To enjoy the financial advantages of Nevada, the Gettys did not have to move there. The Pleiades Trust was officially administered from a small office complex a block from the Reno-Tahoe airport: Airport Gardens, which shared a parking lot with a private investigator and a hobby shop selling electric trains. In all the years Sonn worked with Kendalle and Sarah, they had never, as far as she was aware, set foot in Airport Gardens.

One particular ritual was sacrosanct: four times a year, to maintain the claim that their trust was not run from California, they boarded jets to some locale beyond the state border, before casting their official votes on investment decisions. “It would be a different place every quarter,” Sonn said. “New York, Seattle. Once a year, it would be in Nevada, usually in Las Vegas, because none of the family members wanted to go to Reno.” Buried in the details of California law was a statute that said that, as long as they could make the case that they never did the “major portion” of their business in California, they might each be able to dodge tens of millions of dollars in taxes on the inheritance.

Another way the rich avoid taxes in ways that ordinary people cannot is to take their income in the form of loans, which are not taxable.

The simplest way to avoid income taxes is to avoid “income.” If you run a company, alert the press that your salary is a dollar a year; then, for walking-around money, summon your banker to provide a “portfolio loan,” which uses your stock as collateral. Because it’s a loan, you’ll owe no taxes on the cash. Better yet, if you cling to your winning stocks until you die, the moment that your soul departs your body it will take your capital-gains obligations with it. Whatever taxes you would have had to pay on the rising value of the stock vanish into a loophole known as the “stepped-up basis”—or, as admirers call it, the “angel of death.”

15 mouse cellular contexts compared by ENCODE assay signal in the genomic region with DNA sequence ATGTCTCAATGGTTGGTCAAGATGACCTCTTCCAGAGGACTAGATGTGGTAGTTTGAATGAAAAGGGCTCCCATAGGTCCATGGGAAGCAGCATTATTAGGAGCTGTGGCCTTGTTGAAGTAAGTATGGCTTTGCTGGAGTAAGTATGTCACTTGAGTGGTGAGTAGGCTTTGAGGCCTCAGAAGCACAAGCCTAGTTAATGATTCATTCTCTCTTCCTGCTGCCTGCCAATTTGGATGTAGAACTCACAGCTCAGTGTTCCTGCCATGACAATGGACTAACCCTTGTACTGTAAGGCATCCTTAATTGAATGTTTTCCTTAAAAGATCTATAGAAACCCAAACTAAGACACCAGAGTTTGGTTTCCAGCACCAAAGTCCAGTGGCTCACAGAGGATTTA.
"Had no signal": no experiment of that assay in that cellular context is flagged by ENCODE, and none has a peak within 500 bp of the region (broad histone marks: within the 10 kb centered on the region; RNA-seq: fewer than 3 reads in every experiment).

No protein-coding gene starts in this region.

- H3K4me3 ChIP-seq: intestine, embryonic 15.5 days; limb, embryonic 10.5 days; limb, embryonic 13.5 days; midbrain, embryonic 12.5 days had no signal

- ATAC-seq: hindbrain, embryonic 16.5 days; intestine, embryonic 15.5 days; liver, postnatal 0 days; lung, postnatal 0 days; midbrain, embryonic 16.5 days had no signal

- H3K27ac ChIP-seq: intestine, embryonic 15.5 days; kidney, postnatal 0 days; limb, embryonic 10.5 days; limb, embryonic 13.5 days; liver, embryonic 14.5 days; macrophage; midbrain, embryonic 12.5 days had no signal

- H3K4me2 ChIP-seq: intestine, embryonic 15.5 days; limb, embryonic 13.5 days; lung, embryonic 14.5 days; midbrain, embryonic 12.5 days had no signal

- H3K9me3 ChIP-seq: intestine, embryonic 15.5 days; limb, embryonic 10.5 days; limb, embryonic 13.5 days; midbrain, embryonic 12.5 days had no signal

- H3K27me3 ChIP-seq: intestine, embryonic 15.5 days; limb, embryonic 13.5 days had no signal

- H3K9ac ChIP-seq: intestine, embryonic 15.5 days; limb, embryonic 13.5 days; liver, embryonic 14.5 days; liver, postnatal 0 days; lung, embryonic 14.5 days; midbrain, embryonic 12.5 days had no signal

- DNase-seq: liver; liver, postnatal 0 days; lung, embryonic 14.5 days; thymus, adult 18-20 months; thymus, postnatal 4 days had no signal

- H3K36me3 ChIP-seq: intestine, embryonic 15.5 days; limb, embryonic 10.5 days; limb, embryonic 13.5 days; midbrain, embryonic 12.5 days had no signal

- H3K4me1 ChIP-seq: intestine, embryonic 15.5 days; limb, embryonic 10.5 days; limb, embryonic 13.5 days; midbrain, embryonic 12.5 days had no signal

Osnos then proceeds to address the question of why people who have far money than they will ever need go to such lengths to avoid giving any of it up in taxes.

What motivates those who already have so much to strategize so hard to have a little more? Greed is not always about money for money’s sake. For some, it’s power. (“The prize of the general is not a bigger tent but command,” Oliver Wendell Holmes said.) For others, cheating on your taxes is a nihilistic triumph. (“That makes me smart.”) For more than a few, it’s about fear. Luke Weil, an heir to a gambling-industry fortune, once told a documentarian that the prospect of losing his inheritance haunted him like the threat of “losing a parent or a sibling.”

The deepest motive may be even more primal, an innate appetite for status. “If you measure the blood levels of the chimp on top of the hierarchy, they tend to have high serotonin and testosterone levels, which are mood-enhancing,” Harrington, the sociologist, said. Putting that in human terms, she continued, “If you don’t preserve the wealth enough so that the intermarriage and education and status-maintenance activities continue, then you’re also letting the institution crumble.” Perpetuity, after all, is priceless. “The fortune is the monument you build to yourself,” she said.

Osnos quotes an adage that says that the arc of an American fortune goes from shirtsleeves to shirtsleeves in three generations.The Japanese version is that “The third generation ruins the house” while the Germans version goes “Acquire it, inherit it, destroy it.” In other words, succeeding inheritors of wealth tend fritter away the money that they did not earn. But thanks to these in-house teams of professional money managers, that does not seem to hold true anymore in the US at least, and so we have dynasties of very wealthy people living off the wealth created by a single ancestor.